Historical fiction at its best. Memnon is a character that history knows so little about, yet Oden breathes a spectacular life into him and has written a superb book.
Sometimes a book just doesn’t work; this is one of those times. The Bard’s Blade may be the beginning of an exciting epic fantasy adventure for some, but I’m concluding my foray into this series with this first book.
By Fire Above picks up right where The Guns Above left off, with strong characters, an engaging story, gripping action, and a world that is both fantastic but also almost believable.
War is hell, and no less so than on the hurricane deck of the Mistral, an airship whose captain, Lieutenant Josette Dupre, must muster her crew and fight through impossible odds or perish under the guns of their enemies. Needless to say, this book defines rip-roaring adventure.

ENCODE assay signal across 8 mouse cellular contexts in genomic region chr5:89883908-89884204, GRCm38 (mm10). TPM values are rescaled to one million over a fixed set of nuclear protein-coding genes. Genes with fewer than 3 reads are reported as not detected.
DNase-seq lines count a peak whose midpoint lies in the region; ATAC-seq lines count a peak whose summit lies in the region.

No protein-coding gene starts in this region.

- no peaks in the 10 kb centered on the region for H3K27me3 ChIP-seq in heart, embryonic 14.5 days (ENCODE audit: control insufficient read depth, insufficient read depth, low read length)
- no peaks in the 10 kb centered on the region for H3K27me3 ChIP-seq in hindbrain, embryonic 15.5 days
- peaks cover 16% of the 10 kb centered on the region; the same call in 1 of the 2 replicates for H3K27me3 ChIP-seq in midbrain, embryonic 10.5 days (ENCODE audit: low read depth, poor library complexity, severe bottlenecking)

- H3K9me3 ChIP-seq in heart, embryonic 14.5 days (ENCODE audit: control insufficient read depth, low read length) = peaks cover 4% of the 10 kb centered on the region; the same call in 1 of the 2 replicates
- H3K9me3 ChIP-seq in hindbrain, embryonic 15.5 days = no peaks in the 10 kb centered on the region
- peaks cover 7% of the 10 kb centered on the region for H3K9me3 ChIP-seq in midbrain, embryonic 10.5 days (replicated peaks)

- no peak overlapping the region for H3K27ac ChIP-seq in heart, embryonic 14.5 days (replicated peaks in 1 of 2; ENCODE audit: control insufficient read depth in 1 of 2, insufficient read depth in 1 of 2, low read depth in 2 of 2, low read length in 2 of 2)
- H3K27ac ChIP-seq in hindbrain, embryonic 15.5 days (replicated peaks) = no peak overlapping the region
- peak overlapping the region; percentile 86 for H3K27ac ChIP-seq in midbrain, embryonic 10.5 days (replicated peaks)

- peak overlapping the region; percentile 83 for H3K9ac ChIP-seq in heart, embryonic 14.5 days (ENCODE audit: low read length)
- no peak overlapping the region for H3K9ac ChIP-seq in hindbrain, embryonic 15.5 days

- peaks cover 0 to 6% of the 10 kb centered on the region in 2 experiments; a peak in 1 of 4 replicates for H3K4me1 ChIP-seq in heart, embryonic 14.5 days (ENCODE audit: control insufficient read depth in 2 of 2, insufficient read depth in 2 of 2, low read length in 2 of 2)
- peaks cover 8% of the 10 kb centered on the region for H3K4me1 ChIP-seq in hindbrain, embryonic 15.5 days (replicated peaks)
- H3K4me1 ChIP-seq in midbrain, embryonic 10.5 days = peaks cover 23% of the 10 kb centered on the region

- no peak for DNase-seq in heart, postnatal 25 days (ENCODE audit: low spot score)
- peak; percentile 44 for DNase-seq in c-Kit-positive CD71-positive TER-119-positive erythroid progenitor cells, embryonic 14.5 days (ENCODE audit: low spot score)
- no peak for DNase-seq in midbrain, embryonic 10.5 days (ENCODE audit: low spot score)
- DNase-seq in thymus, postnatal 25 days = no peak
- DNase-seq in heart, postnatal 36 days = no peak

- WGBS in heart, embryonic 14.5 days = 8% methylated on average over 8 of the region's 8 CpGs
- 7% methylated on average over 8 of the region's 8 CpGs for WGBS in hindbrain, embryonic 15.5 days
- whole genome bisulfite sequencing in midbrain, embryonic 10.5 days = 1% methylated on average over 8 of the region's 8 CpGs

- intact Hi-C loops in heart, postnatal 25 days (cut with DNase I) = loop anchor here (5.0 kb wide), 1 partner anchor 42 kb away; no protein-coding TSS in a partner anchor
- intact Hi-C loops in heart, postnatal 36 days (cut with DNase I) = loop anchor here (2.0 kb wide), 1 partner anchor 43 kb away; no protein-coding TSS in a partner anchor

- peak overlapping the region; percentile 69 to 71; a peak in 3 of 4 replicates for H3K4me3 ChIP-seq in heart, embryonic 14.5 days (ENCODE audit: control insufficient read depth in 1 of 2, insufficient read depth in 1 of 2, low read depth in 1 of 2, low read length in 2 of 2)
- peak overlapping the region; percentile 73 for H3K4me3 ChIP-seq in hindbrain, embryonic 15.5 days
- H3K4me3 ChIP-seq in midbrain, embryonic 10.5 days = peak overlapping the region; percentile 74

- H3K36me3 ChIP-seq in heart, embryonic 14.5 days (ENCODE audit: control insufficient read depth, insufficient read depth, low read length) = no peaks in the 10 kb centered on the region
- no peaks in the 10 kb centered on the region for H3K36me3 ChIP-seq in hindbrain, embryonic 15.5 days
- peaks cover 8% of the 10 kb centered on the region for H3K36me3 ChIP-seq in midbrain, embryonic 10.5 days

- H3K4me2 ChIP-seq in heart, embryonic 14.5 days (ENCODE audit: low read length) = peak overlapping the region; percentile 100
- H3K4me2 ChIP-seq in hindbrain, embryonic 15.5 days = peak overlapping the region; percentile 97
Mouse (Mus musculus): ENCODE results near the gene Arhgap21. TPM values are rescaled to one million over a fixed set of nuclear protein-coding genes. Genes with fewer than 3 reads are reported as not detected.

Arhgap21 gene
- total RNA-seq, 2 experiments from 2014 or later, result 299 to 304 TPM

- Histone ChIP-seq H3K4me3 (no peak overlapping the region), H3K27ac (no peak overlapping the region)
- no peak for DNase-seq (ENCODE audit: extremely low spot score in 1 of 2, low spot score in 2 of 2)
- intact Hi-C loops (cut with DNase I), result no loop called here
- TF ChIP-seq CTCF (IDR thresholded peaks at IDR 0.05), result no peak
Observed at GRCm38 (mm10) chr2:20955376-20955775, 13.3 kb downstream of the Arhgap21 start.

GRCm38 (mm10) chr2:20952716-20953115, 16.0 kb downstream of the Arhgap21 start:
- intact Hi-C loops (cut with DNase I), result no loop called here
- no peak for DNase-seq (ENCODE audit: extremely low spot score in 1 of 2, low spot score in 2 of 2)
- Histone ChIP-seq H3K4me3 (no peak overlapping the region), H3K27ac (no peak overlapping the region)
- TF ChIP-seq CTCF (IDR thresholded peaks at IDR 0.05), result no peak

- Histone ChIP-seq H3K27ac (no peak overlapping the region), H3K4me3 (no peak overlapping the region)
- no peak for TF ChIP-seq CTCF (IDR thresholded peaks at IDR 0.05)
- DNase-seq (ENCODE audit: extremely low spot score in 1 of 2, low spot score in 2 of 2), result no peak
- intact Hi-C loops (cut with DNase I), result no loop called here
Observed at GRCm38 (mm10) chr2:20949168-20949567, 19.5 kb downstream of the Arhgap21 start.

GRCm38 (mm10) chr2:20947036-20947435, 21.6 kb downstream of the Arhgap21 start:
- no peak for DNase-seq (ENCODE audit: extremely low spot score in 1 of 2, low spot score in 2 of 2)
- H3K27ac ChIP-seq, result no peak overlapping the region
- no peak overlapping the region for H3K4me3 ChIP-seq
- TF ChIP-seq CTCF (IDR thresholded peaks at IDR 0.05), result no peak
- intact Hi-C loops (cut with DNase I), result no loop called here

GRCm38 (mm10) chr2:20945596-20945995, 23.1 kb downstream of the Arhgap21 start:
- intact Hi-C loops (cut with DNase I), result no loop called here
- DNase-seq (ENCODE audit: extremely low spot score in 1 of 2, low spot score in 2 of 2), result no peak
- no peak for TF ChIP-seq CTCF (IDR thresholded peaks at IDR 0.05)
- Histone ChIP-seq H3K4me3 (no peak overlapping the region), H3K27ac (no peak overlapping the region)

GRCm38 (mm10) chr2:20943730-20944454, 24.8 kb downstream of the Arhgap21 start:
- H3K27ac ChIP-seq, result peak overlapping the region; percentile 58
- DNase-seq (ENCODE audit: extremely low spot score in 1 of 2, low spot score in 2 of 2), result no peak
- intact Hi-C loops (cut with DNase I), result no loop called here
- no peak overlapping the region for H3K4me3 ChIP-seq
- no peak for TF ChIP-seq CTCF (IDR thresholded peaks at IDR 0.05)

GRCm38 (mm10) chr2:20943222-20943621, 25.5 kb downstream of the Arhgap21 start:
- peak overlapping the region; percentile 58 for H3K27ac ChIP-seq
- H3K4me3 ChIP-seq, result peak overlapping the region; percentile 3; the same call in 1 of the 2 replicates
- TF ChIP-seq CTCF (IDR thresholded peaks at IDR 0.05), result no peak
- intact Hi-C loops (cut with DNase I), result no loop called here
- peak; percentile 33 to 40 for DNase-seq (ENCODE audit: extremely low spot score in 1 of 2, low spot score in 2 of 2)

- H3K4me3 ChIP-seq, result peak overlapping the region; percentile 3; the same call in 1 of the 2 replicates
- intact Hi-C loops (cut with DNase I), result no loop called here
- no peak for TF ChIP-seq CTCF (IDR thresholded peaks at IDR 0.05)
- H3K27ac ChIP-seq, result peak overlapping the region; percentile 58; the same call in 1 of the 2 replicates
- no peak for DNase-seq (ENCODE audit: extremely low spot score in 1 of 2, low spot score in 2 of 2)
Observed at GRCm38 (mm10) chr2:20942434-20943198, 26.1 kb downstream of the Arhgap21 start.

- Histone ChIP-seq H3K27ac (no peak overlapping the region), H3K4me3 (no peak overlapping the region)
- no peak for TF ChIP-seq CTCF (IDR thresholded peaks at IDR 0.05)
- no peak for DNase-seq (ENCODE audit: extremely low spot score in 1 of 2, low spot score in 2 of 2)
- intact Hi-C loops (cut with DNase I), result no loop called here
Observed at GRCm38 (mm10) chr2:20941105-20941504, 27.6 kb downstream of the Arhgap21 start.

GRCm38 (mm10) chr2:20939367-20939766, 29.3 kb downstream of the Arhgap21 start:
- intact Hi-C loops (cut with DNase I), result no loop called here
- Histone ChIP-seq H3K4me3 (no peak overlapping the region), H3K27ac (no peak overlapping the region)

Pratt goes to great length to tell us how much of a bad ass Mason is, yet we never see that reflected in the unfolding story. It's for that reason that I'm reluctant to go ahead with this series.
An enjoyable read that could have used something more to elevate it.
An alternative take on the Father of Christmas that ultimately comes across as droll and uninteresting.
A novel that is good, apocalyptic fun with a hero who just so happens to be a postman.
A no-nonsense mystery story that just happens to occur during Halloween. I gave it three rockets because, while it's an entertaining enough book, it could have used a bit of drama to liven it up.